In a rose-colored-glasses perspective, the programs I watched helped foster my imagination. They acted as a springboard for creativity, seeing situations and looking for solutions. They showed me people becoming friends and overcoming adversity in the face of daunting odds. I even learned things about history, science, literature, and math. Sure, oftentimes problems would be resolved in a half-hour to hour or so, sometimes even less than that, but it at least showed me that creativity and ingenuity, patience and understanding, and a healthy dose of dumb luck (or deus ex machina, whatever) can get you through to the next adventure.

Then again, I have a fairly short attention span sometimes and unrealistic expectations for myself probably thanks to too much television, but who can say for sure? All I know is that TV played a big part in my childhood.

And knowing is half the battle. 

Thursday, April 21, 2016

Blog Update 4-21-16

Shit. Uh...

Do you remember when I said I might get back into blogging because the off-season was coming and I'd have more time and focus?

I've posted four. Since October. Sorry about that.

For what it's worth, I've been busy with work since there was one of the best wildflower blooms in Death Valley in over a decade and we never really got slow, I've been running some more and have been preparing for another 10k next week and a Spartan Race at the end of the year, and I moved! Sure, it's a block away from where I was, but I still moved though and that's what counts. Plus, I'm still looking for advance my career so there's always that chance a bigger move will come.

Anyway, I just wanted to apologize for the infrequency of content on this blog. I, once again, can't make any guarantees that there will be weekly posts, but hopefully I can hammer out something at least once or twice a month. I think I can at least get race reports, prose-y shit, and stupid observations up from here on, so keep an eye out for those.

Have a good rest of the month! See you in May!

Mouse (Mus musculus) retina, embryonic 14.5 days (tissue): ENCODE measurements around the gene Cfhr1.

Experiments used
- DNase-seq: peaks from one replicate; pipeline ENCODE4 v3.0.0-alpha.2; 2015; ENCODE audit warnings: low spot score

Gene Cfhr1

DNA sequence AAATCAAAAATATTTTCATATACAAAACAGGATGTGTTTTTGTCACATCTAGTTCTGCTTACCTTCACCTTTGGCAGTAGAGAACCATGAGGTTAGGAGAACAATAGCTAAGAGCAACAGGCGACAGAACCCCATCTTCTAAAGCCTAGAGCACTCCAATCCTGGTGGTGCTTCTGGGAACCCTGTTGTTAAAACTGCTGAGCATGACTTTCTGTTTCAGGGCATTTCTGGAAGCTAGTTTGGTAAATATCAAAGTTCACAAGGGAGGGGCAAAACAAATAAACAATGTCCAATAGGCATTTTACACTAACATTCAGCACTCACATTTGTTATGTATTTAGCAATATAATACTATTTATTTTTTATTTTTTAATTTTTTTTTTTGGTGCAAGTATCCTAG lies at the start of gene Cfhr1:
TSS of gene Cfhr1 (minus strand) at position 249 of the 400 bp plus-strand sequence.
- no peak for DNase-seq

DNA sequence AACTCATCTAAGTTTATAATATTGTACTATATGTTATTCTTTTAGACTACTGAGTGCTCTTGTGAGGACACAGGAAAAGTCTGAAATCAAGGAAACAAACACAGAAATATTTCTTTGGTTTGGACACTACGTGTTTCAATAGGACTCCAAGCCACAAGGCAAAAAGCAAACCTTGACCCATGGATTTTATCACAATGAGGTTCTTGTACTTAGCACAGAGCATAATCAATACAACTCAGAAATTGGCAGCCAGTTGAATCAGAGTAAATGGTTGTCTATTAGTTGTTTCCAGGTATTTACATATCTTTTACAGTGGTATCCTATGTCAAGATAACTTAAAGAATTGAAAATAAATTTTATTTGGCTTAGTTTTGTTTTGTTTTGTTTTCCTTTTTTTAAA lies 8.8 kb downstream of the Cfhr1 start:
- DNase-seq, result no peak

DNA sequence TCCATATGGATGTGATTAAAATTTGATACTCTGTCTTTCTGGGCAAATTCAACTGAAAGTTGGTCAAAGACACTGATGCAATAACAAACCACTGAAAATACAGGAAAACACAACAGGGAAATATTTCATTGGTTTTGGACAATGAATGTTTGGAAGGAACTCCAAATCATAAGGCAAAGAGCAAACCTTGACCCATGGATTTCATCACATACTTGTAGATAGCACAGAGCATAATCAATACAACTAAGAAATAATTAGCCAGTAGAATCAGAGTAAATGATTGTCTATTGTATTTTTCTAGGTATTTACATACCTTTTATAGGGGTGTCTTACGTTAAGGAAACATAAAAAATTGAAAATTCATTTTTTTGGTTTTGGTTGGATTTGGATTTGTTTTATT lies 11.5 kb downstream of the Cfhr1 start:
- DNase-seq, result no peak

Ode To The Brick Bungalow

I recently moved into a new apartment. It's a bit smaller than my old place, but for all utilities included with the rent, being an upper floor unit, and having a killer mountain view from the front room and kitchen, a little less square footage isn't a big deal. I would jump on board the "tiny house movement" bandwagon, claim the move was to reduce my footprint or that it was to reduce the amount of things I feel I need to have, but really it was because the price was right and I'd spent five years in an apartment I didn't intend to spend five years in.

In early 2011 I lived in a room at the hotel where I work, which wasn't ideal; not much in the realm of privacy, living on-site apparently meant I was on call all the time, and it didn't leave a good first impression telling people I lived in a cheap little hotel room. Out of desperation I started looking for cheap apartments. Since I was a mature adult I had saved up more than enough for first months rent and deposit on a place, but since I'm me I saved that money between the mattresses of my hotel room bed, but I'd made sure I had enough for when the time came that I found a place to call home. In the couple months I looked there were a few promising leads. However, one stood out above them all; it was a one bedroom, one bath, single level brick unit with a fireplace and a covered patio, a short distance from where work.